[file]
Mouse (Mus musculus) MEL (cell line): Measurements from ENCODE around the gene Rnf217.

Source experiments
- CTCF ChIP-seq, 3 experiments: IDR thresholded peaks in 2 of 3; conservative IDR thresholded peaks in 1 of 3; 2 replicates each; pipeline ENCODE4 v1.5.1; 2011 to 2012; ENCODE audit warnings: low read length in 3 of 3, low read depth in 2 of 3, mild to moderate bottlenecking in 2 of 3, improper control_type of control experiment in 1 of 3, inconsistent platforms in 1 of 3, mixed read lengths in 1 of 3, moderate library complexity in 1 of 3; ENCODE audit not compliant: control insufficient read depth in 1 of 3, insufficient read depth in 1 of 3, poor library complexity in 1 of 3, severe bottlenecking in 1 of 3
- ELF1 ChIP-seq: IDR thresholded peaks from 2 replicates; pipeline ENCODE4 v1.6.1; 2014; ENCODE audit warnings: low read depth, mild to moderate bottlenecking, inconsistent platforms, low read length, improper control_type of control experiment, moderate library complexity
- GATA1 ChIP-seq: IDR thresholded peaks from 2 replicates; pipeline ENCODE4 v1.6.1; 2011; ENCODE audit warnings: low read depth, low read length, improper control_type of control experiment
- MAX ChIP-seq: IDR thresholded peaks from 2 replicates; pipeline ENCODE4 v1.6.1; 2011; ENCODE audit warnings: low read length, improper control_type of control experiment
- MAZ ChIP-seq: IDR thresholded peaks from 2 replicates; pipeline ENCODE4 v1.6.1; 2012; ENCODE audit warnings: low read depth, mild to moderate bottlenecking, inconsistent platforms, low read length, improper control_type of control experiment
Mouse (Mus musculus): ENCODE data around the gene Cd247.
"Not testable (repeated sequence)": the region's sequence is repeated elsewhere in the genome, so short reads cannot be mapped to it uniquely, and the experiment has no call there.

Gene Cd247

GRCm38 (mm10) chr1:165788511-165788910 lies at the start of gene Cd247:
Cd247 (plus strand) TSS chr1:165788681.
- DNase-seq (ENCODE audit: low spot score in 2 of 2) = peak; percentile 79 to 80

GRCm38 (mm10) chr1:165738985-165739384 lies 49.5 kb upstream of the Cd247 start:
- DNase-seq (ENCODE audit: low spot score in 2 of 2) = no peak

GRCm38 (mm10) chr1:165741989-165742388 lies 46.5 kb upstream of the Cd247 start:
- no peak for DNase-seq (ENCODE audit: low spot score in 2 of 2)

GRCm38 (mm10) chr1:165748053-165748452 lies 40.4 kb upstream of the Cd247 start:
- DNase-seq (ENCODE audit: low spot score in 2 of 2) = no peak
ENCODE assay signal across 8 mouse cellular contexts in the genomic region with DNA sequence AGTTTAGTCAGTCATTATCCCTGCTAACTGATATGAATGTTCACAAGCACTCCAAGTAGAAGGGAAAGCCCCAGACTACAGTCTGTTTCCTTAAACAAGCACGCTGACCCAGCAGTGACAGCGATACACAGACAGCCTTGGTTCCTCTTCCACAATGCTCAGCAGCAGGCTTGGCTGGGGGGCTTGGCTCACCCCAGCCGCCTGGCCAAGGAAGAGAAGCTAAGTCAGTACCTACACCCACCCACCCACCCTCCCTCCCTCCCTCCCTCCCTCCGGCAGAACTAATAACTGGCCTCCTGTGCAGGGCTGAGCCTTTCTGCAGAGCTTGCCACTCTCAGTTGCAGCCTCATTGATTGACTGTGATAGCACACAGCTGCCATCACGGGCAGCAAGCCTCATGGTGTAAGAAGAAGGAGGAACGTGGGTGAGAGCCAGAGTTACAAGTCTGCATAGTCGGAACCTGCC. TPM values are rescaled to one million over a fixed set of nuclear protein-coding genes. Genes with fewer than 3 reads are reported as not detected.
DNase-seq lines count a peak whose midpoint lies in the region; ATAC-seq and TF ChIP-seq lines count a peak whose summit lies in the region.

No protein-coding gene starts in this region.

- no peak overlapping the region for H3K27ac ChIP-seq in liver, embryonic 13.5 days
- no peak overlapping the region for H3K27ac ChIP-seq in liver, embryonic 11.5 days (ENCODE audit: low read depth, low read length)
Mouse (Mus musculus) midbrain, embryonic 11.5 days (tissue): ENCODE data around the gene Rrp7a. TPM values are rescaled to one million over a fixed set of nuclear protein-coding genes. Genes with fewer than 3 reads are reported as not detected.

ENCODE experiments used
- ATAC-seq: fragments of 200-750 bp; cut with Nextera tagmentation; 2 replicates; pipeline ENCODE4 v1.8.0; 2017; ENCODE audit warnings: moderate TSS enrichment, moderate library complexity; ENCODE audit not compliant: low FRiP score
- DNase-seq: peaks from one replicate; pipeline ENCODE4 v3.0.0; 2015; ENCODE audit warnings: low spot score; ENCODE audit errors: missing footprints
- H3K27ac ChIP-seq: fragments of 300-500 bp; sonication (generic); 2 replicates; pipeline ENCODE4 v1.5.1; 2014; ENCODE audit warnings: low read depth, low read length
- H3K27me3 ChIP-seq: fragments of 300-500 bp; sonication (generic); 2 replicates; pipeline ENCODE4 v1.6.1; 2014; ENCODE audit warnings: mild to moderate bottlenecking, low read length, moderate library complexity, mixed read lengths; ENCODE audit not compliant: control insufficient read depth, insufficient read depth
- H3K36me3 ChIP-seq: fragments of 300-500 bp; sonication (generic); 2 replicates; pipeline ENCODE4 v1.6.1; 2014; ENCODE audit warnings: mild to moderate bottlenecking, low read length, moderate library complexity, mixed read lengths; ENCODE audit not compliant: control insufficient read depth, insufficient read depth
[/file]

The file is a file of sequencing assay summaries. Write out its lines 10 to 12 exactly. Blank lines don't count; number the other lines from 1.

Gene Cd247

GRCm38 (mm10) chr1:165788511-165788910 lies at the start of gene Cd247:
Cd247 (plus strand) TSS chr1:165788681.